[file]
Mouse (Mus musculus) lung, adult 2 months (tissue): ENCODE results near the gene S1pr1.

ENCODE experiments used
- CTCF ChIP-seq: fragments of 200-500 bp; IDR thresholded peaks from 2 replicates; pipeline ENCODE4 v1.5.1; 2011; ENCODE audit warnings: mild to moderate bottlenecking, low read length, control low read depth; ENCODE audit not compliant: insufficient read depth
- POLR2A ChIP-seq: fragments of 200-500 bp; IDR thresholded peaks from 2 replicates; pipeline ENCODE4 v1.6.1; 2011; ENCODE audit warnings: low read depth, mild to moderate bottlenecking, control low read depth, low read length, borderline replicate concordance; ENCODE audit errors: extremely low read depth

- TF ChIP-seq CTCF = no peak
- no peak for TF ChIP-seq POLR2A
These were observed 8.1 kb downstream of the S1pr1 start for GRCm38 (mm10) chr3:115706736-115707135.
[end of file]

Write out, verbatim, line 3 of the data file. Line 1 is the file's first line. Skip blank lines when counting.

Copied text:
- CTCF ChIP-seq: fragments of 200-500 bp; IDR thresholded peaks from 2 replicates; pipeline ENCODE4 v1.5.1; 2011; ENCODE audit warnings: mild to moderate bottlenecking, low read length, control low read depth; ENCODE audit not compliant: insufficient read depth